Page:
So, we packed our 1998 Subaru Outback to the brim and headed North. I don’t think it occurred to me until the first night we were on the road that we were truly homeless. It was a little scary, but also exhilarating.

We were on the road for over 40 days and didn’t pay for a single night of lodging. We slept in our car, pitched our tent or stayed with relatives every night. A couple grand got us through the summer, including unforeseen expenses, and held us over until we found jobs upon our return in August.

Was it all rainbows and butterflies?

Hell, no.

The radiator in our Subaru started to go on the fritz several days into our trip. We ended up having to replace it in a parts store parking lot in the middle-of-nowhere Montana and the car continued to overheat every time we’d go less than 25mph for the rest of the trip.

We found ourselves in a town called Fort McCloud, Alberta and realized our credit cards didn’t work outside the US and that Canada has hardly any free camping. We called my dad in tears in a Tim Horton’s parking lot. After buying donuts and poutine with the last of our Canadian cash, we headed back to America after less than six hours and changed trajectory.

One night, after scouring the Washington and Oregon coasts for hours looking for an open campsite, we ended up sleeping (or at least parking for the night) in a Fred Meyer parking lot and brushing our teeth in their bathroom.

Showers were not plentiful. I did an 11 day stint without bathing and had to get pretty creative with trial passes at gyms to get clean.

Some nights were terrifying. Some nights were cold. Some nights were hot. I was grumpy at times. He was grumpy at times. The dog was grumpy at times.

Our tire went flat on a 4wd road, we almost got stuck more times than I can count. We got eaten alive by mosquitoes and ate hummus for at least 1/3 of our meals.

We found ourselves in Redding, CA in August and the heat was oppressive, even at night, the car was protesting, the dog ran through a burr bush and had thousands of burrs stuck in her fur and we were homesick. We cut our trip a few weeks short and lived with my parents until we found a new place to call home.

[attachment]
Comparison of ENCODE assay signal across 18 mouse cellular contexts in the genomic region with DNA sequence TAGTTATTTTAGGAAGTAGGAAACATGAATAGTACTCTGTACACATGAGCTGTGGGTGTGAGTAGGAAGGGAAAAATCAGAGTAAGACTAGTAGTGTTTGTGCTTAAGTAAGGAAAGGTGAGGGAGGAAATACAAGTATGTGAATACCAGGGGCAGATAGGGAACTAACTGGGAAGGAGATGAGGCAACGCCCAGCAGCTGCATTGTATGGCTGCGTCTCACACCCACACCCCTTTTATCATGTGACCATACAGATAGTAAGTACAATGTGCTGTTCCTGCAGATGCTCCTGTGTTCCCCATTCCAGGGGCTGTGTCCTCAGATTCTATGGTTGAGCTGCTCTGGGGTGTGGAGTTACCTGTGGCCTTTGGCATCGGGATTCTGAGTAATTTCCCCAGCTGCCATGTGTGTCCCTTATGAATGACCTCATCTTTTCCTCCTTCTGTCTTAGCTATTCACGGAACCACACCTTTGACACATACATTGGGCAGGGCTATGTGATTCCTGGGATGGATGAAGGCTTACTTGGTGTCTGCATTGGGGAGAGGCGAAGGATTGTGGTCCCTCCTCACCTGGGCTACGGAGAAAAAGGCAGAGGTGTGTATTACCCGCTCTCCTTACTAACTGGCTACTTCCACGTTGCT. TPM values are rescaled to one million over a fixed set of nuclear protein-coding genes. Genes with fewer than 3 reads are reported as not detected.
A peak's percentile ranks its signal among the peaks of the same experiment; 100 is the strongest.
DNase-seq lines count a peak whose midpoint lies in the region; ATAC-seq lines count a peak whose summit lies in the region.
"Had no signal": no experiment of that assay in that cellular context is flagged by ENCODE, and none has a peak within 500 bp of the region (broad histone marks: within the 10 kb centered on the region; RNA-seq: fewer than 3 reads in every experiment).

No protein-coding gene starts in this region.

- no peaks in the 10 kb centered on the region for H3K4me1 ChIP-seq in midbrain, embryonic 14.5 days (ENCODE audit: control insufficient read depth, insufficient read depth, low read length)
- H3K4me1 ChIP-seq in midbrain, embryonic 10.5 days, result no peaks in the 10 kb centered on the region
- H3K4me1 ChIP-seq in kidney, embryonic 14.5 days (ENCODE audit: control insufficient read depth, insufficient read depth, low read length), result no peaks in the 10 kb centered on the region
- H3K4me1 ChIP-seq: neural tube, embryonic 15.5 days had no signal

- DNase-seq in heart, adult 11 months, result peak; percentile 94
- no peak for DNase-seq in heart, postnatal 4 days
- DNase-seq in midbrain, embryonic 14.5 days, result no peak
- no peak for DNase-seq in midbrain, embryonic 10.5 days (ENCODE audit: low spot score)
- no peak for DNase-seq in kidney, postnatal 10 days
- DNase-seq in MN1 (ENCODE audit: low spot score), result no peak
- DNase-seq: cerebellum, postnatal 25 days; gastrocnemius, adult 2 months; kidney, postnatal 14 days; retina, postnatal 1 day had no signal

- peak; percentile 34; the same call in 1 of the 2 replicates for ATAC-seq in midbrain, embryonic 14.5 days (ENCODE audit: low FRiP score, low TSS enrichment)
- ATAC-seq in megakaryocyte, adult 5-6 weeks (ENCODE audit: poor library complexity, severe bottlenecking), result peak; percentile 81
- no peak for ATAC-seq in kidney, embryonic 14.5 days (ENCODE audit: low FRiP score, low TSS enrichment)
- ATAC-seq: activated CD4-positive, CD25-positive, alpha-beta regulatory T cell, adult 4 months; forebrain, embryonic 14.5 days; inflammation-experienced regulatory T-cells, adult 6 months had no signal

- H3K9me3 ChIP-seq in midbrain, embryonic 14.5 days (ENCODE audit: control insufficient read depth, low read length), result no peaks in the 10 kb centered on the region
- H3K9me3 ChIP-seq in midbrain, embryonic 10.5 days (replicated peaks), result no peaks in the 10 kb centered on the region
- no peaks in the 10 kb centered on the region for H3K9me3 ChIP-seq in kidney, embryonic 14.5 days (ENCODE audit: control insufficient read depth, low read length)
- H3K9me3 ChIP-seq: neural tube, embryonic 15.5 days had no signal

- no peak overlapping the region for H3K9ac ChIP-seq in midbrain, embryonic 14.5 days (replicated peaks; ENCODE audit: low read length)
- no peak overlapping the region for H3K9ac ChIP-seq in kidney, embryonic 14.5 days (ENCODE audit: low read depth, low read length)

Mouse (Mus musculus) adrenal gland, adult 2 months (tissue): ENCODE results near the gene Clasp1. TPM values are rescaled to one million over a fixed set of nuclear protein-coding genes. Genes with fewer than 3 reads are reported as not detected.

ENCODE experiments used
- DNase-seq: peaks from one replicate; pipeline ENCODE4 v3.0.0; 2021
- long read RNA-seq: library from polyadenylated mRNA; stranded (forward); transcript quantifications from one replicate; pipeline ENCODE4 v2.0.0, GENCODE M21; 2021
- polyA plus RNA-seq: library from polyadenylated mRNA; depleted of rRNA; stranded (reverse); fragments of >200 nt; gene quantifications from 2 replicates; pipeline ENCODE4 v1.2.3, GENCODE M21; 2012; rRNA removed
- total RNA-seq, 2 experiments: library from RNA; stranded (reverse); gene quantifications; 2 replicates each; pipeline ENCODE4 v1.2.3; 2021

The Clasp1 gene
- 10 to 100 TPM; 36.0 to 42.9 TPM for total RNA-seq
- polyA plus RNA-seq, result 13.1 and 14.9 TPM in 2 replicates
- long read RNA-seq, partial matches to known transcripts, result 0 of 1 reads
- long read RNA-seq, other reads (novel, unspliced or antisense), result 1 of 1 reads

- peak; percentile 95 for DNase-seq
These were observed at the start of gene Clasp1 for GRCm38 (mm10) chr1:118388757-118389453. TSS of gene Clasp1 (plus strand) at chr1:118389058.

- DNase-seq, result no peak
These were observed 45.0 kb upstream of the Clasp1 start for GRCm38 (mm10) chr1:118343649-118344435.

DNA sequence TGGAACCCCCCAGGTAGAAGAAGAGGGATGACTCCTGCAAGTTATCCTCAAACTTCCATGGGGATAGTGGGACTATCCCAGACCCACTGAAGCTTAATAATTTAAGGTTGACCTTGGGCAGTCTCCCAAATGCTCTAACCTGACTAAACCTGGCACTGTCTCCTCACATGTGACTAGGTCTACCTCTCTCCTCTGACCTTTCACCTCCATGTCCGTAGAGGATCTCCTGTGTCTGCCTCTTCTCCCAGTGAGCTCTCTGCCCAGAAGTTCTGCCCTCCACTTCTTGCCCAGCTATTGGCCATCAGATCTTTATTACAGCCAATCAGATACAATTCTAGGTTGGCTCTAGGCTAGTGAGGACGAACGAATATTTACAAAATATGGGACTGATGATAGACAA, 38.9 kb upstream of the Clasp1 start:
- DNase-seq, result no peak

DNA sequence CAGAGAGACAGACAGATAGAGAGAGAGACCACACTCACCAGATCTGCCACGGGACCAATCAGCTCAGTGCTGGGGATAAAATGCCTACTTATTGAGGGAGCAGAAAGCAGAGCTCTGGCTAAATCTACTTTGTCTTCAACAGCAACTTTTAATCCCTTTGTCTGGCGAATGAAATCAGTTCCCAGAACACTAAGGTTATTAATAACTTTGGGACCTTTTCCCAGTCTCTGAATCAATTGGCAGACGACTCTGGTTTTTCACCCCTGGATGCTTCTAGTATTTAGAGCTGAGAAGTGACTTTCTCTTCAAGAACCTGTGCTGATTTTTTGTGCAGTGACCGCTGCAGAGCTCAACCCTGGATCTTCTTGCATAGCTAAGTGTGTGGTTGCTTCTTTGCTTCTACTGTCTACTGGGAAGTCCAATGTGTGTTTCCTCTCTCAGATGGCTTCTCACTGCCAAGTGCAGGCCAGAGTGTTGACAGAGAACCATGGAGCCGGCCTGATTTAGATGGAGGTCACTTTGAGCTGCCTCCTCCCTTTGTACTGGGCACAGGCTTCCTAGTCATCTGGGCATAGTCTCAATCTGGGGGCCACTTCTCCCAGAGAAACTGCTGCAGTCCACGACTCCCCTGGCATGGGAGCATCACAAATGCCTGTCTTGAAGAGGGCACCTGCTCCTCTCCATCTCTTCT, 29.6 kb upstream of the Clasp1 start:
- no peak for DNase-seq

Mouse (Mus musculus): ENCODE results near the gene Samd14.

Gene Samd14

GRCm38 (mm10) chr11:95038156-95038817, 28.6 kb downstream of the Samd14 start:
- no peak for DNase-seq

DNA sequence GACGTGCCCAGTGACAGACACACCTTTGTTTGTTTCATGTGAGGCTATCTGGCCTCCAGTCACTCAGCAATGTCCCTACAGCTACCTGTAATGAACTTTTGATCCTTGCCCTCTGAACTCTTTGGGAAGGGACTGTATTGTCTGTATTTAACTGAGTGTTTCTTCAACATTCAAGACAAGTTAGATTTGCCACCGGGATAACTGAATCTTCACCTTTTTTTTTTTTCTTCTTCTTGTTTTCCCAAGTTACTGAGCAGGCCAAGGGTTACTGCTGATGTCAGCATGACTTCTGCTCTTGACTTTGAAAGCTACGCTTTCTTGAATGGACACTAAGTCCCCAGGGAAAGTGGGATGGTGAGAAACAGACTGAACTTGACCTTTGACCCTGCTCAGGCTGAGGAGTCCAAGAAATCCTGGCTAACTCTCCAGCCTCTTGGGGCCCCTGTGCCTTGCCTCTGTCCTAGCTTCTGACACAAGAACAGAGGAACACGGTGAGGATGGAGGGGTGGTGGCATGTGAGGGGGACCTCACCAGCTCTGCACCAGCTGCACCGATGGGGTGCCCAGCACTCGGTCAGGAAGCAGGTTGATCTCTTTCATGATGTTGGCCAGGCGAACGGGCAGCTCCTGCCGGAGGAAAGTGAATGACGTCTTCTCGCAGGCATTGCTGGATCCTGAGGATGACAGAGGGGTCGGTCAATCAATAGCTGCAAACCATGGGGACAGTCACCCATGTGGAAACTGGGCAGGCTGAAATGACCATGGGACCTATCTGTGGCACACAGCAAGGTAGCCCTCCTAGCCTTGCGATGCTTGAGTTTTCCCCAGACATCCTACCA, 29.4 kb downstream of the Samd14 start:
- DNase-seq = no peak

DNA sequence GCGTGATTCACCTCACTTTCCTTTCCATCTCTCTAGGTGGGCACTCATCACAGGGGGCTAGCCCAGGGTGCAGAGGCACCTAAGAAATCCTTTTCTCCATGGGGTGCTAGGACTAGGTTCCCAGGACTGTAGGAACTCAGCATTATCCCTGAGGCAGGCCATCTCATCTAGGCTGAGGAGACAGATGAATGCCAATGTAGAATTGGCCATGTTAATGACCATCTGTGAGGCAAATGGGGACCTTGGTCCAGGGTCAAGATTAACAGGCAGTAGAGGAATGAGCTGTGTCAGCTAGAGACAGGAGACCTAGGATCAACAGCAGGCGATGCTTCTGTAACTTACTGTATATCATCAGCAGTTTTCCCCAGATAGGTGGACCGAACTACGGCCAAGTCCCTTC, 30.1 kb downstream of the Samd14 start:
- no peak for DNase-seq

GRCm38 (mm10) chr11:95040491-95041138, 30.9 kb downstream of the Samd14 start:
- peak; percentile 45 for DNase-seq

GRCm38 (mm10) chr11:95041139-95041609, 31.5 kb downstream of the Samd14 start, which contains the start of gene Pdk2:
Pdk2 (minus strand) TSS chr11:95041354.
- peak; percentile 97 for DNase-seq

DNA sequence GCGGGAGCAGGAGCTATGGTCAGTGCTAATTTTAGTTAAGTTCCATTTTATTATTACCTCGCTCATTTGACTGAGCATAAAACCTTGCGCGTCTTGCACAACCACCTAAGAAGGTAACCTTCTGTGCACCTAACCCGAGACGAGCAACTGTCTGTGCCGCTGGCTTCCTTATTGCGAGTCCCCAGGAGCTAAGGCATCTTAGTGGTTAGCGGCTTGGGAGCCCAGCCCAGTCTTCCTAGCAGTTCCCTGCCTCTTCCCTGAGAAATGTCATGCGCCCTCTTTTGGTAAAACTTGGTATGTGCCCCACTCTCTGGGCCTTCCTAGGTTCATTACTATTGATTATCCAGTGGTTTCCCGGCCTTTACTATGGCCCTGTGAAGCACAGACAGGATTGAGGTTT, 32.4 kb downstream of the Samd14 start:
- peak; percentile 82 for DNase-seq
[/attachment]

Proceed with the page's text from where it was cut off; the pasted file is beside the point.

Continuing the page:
The worst happened.

It wasn’t that bad.

The trip was actually the best experience of my life.

We saw amazing things, we bonded, we laughed, we turned our Subaru into a home.

We lived our dream.

I chose to be homeless because it was my dream to cut my ties and just go.

I’m telling you this story, not because I want to be another one of those perfect internet people who are living your dream life. I don’t want to be another “can’t”. I want to motivate you to find your “can”.

Whether your dream is to travel, or to pursue a freelance career, or to publish a book, my advice is this: find your “can” and just do it.

Things will go wrong. It won’t be what you expected. But if you’re living your dream? That’s all any of us can ask for.

Here’s a picture of Lake Louise. This was the start of my “can”. I never made it there, but was that really the point?

Just do it, you won’t regret it. I promise.

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Respect.

Being able to get out and enjoy public lands is one of the things I hold nearest and dearest. With public lands coming up in the news this month and several personal experiences in the last few weeks, I felt the need to write about a topic I’ve always felt was just common knowledge; respect.

My last few hiking experiences have told me differently.

I was raised on the Great Outdoors. For as long as I can remember, I’ve been on trails, on ski slopes, in back country campsites, hanging off rock walls, splashing in rivers and lakes. My dad and mom have been doing it since they were kids and my grandpas before them. I was taught at a very early age to respect the mountain.

The mountain can kill you.

I don’t care if you’re on a day hike, in bounds at a ski area, or climbing a 14er. The mountain can kill you.

The goal of this post is not to instill fear, but to bring about an important realization. Acknowledging the mountain can kill you is Step 1.